Weekly newsletter about leadership, technology, books and anything else we felt compelled to share with others
Year 4 - Edition 11
A Fistful of Links is a weekly newsletter about leadership, technology, books, and anything else we felt compelled to share with others, brought to you by Og Maciel and Mirek Długosz.
Why Most Unit Testing is Waste
By James O Coplien
Object orientation turned the design world upside-down. First, the design units changed from things-that-computed to small heterogeneous composites called objects that combine several programming artefacts, including functions and data, together inside one wrapper. (…) That made it impossible to reason about run-time behaviour of code by inspection alone. You had to run the program to get the faintest idea of what was going on. So, testing became in again. Original PDF version of article
When I was a less experienced developer, I believed in following these “best practices” to the letter, as I thought that would make my code better. I didn’t particularly enjoy writing unit tests because of all the ceremony involved with abstractions and mocking, but it was the recommended approach after all, so who am I to know better. It was only later, as I’ve experimented more and built more projects, that I started to realize that there are much better ways to approach testing and that focusing on unit tests is, in most cases, a complete waste of time.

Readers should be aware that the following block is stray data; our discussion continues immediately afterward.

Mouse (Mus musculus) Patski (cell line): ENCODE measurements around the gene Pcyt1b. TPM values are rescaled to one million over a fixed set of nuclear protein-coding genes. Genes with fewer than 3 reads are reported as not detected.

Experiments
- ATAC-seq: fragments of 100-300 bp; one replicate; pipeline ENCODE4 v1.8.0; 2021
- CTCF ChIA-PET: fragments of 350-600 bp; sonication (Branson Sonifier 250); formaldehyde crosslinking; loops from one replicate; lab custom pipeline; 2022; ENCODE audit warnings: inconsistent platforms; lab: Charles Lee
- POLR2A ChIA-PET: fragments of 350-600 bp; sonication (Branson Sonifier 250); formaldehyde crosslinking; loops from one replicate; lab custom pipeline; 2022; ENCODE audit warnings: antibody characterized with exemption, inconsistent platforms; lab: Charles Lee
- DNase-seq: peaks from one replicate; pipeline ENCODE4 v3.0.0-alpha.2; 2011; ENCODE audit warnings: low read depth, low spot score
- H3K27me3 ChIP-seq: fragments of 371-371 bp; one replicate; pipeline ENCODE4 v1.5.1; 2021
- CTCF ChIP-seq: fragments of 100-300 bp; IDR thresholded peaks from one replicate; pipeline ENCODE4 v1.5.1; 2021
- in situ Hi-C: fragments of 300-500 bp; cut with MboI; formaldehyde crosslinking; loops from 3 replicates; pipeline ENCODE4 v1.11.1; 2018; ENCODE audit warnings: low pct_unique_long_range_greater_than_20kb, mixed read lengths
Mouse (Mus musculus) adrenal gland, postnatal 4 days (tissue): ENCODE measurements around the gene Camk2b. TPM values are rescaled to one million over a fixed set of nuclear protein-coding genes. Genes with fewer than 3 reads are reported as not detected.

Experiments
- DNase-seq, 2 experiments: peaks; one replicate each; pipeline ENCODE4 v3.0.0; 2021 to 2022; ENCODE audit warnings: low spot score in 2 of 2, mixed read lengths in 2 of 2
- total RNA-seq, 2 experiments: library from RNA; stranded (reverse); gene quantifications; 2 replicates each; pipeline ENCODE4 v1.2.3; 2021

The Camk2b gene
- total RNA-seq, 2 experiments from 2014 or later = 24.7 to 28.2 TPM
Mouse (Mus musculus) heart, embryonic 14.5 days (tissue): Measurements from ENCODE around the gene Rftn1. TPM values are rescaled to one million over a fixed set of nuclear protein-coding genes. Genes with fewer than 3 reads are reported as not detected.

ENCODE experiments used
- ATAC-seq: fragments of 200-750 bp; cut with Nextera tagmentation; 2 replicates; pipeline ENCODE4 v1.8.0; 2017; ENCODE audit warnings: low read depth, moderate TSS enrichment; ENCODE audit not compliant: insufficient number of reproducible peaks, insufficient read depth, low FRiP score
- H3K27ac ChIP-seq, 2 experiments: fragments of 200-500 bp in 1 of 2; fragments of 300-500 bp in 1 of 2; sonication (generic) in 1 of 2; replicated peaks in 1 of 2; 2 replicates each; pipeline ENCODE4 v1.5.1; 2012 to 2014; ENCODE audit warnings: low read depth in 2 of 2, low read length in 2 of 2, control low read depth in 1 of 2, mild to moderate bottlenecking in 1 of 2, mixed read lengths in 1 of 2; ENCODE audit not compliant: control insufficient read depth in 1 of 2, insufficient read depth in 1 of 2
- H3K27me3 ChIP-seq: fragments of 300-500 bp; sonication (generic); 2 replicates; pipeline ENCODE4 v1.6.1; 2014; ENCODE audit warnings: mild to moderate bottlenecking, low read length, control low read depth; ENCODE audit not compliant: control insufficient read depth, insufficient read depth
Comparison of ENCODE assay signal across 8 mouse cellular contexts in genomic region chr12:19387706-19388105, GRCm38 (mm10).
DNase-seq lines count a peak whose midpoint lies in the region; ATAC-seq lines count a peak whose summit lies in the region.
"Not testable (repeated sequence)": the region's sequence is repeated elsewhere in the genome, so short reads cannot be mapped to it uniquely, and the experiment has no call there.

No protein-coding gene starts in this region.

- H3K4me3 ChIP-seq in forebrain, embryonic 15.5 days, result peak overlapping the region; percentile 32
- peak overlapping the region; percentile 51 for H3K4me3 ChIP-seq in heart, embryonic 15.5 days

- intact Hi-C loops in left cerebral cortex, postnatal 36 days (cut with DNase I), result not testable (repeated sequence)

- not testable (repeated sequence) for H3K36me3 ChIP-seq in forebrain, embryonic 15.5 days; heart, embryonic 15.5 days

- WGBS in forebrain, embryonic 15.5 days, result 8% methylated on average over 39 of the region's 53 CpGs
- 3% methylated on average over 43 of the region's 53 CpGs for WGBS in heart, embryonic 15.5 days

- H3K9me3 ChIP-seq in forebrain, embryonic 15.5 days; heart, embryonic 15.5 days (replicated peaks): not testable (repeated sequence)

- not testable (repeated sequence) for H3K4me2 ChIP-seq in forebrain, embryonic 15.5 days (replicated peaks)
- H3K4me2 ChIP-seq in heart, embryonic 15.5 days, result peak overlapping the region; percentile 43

Some testers decide that since the bug is hard to reproduce, they should go on and test something else. Other testers decide to devote every moment to finding the cause of the odd behavior, to the exclusion of all other testing. Which is the correct behavior? The answer is: “It depends”. In this post, I’ll list three reasons why you might want to hunt for the elusive bug, and three reasons why you might want to put off the hunt for later.
It’s been almost 3 years since I used the Clean Architecture in production for the first time. (…) But we’re now in 2021 and the world has gone forward. Let’s see how Python’s advancement and a variety of new cool libraries make the implementation of the Clean Architecture easier today.